A Critic's Meta Review: 5/5
Do Bigha Zamin (REVIEW)
Continuing my deep dive into the wonderful world of parallel cinema, I decided to take a little break from the vast array of Satyajit Ray classics in order to expose myself to the filmmaking techniques and story weaving abilities of some other directors of Desi descent.
Well, to be truthful...the decision was not entirely mine. In fact, I would have been perfectly happy sliding further down the Ray rabbit hole had it not been for my dadiji (paternal grandmother) suggesting that we watch one of Bimal Roy’s films last night.
Considering the fact that my dadiji is probably the only member of my immediate extended family that I feel I can wholeheartedly trust regarding matters of my mother culture (not counting - of course - all of the uncles, aunties, cousins, uncles’ aunties, aunties’ uncles, uncles’ uncles, aunties’ aunties, aunties’ cousins, uncles’ cousins, cousins’ cousins, cousins’ uncles, cousins’ aunties, etc. that have yet to abandon our precious Bhārat Mata), I was more than willing to go along with the idea. Upon a cursory sift through Mr. Roy’s collection of creative output, I soon remembered that I had actually planned to watch one of his films quite some time ago: Do Bigha Zamin.
Now, why that name had first crept onto my radar is a result of my obsession with the many works of Rabindranath Tagore, as Do Bigha Zamin is actually an adaptation of a poem written by Tagore entitled “Dui Bigha Jomi” (the Bangla translation of “Do Bigha Zamin”; in English, the title is “Two Bighas Of Land” - bigha being a somewhat ambiguous term for a quantity of land that is not directly translatable into a standard unit of measurement, such as an acre).
As I am eternally indebted to the glorious writing of the great Rabindranath, I believe it is my duty to begin this review with a brief discussion of his poem before delving into an in-depth analysis of the film that it inspired.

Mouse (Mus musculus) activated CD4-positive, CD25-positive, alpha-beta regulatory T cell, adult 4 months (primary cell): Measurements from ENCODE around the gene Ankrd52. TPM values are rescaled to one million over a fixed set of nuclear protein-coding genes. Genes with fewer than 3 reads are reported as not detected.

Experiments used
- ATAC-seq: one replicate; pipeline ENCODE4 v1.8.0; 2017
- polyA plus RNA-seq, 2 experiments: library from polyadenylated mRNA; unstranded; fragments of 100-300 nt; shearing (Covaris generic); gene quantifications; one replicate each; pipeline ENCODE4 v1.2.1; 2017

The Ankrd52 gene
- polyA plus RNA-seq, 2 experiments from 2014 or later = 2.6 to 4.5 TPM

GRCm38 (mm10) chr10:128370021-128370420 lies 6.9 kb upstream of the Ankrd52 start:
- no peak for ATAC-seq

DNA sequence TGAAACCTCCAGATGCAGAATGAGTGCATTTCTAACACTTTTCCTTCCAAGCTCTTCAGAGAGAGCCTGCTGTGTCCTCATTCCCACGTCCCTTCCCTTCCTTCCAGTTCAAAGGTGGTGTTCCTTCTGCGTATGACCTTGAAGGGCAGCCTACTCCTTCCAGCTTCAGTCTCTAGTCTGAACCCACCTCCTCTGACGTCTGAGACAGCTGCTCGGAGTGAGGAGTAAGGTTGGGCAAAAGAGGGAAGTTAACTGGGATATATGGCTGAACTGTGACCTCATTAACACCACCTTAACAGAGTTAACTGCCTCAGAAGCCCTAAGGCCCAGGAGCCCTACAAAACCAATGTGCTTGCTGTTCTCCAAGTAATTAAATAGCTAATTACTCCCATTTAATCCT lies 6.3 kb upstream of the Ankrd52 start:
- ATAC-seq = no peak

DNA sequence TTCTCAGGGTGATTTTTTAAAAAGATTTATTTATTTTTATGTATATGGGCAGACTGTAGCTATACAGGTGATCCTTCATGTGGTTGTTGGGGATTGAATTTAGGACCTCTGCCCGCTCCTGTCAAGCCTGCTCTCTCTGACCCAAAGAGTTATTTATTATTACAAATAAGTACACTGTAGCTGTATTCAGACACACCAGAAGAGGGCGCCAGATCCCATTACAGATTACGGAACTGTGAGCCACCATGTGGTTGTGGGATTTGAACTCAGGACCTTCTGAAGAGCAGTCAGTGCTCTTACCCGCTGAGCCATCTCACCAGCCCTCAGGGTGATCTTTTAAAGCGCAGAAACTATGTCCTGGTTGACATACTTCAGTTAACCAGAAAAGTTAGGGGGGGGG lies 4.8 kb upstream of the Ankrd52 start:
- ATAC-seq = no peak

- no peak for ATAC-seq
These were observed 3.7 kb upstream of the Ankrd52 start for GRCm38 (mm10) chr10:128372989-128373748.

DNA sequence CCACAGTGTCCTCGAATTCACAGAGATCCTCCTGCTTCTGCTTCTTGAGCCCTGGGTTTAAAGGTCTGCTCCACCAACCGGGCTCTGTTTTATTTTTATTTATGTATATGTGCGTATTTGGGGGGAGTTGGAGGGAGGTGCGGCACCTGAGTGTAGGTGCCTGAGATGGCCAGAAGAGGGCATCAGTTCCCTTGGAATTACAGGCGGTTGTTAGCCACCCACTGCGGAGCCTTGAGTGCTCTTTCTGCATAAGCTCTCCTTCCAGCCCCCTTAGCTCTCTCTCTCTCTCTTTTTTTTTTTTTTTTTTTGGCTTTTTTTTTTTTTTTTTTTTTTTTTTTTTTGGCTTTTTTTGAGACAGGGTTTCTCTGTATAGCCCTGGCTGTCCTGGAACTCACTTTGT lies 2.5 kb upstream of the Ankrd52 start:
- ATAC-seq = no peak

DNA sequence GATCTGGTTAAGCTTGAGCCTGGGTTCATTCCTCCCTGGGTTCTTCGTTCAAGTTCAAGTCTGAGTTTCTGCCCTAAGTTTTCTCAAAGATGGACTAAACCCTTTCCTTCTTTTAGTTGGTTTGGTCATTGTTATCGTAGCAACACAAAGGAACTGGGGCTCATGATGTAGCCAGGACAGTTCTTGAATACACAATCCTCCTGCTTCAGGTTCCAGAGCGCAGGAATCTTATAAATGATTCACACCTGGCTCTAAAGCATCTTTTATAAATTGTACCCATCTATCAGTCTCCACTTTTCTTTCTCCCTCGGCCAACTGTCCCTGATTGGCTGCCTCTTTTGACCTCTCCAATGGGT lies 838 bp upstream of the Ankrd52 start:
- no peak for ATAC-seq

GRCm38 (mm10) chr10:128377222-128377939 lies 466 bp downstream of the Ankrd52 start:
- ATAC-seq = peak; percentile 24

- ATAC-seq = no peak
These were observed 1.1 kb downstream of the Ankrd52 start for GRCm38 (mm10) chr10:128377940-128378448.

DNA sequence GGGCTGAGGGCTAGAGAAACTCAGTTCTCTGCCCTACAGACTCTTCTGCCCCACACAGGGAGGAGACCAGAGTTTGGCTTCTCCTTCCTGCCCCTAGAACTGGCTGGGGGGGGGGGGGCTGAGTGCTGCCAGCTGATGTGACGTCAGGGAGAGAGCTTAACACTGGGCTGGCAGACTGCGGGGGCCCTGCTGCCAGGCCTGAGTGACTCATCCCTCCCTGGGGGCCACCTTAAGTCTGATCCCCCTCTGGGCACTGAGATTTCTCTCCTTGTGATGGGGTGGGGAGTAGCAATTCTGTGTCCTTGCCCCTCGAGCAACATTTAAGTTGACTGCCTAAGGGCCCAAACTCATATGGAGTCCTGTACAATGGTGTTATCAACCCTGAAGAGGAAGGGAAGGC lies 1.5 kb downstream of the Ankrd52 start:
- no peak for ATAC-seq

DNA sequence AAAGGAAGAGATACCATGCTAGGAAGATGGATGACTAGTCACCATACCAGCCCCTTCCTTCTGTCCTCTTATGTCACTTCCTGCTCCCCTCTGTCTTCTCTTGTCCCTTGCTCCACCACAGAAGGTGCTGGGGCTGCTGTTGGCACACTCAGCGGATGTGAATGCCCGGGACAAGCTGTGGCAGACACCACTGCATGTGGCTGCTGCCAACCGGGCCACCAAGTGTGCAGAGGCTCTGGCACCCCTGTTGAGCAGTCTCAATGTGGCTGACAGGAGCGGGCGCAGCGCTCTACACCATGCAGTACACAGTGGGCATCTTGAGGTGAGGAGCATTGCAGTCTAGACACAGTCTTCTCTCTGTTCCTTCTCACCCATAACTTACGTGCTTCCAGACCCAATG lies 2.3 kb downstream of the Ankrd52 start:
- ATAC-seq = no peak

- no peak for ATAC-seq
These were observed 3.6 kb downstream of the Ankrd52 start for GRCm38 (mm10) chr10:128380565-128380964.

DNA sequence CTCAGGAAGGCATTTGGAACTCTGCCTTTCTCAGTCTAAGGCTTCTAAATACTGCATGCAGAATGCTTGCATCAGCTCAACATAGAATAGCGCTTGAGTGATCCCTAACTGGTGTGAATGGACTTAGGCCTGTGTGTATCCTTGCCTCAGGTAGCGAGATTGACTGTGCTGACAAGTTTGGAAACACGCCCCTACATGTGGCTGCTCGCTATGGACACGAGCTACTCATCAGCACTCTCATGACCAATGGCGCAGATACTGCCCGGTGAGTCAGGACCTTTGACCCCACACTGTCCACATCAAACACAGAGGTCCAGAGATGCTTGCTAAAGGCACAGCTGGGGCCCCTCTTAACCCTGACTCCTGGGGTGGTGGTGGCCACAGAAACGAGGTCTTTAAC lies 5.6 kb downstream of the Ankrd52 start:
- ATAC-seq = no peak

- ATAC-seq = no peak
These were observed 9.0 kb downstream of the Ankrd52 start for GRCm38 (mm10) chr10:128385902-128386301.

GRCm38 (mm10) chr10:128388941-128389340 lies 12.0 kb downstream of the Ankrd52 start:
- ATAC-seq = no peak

As is almost always the case with Tagore’s poetry, I was awestruck after reading only the first couplet; however, this was not purely due to the sheer brilliance of his writing or the radiant beauty evoked by his unique utilization of unvarnished imagery. No, what impressed me right off the bat was the simple fact that, even in English, everything still rhymed. Now, I do not speak a whole lot of Bangla, and I certainly can’t read a word of it, so it is entirely possible that the academic polyglot who took it upon himself to transliterate this thing from its original script to one that the Western reader would be more familiar with took a few liberties in terms of word choice in order to maintain a cohesive rhyme scheme...but I find that a little hard to believe, especially since it all seemed to flow so naturally - as if it had been completely untouched in any way, shape, or form. As a matter of fact, if it hadn’t been for the Bangla title, I would have just assumed from reading this translation that English was the language this poem had been written in initially.
Either Tagore is an absolute genius who is capable of layering multilingual rhyme schemes underneath one another, or he has some super crafty translators.
As for the content of the poem - seeing as I watched the film before reading it, I was not hit as hard by the story it told than I was by the story told in the film it inspired. Had I read the poem first, I am sure it would have filled me with many feelings. Nevertheless, I did not, and - as a (rather unfortunate) result - I was not.
Moving onto the film, I will note (just to get it out of the way) that the cinematography was a bit of a step down from what I had grown accustomed to after all that Satyajit stuff; although there were definitely some quite remarkable elements of mise-en-scène throughout the movie (the scene in which our protagonist, Shambu - working as a rikshawala - is ordered by a passenger to chase a woman down the street sees Roy making use of some pretty potent filmmaking techniques, such as an intensified musical score and rapidly moving camera angles), most of the camera work is not nearly as polished, with a lot of the transitions in scene and setting seeming abrupt and choppy.
But just because the film appears a bit dated does not mean its message is not still highly relevant. In fact, given the recent legal transgressions made against India’s agricultural community, the ensuing protests, and the Modi administration’s despicable response, this film is perhaps more worth watching than ever before. One thing that I, personally, appreciated was how unpatronizing this film was. With all of the cheesy Hollywood and even cheesier Bollywood flicks out there waiting for you to waste your time sitting through, it is nice to come across something that does not insult your intelligence with a happy ending you saw coming from a several bighas away (this is as much as I can say without giving too much away).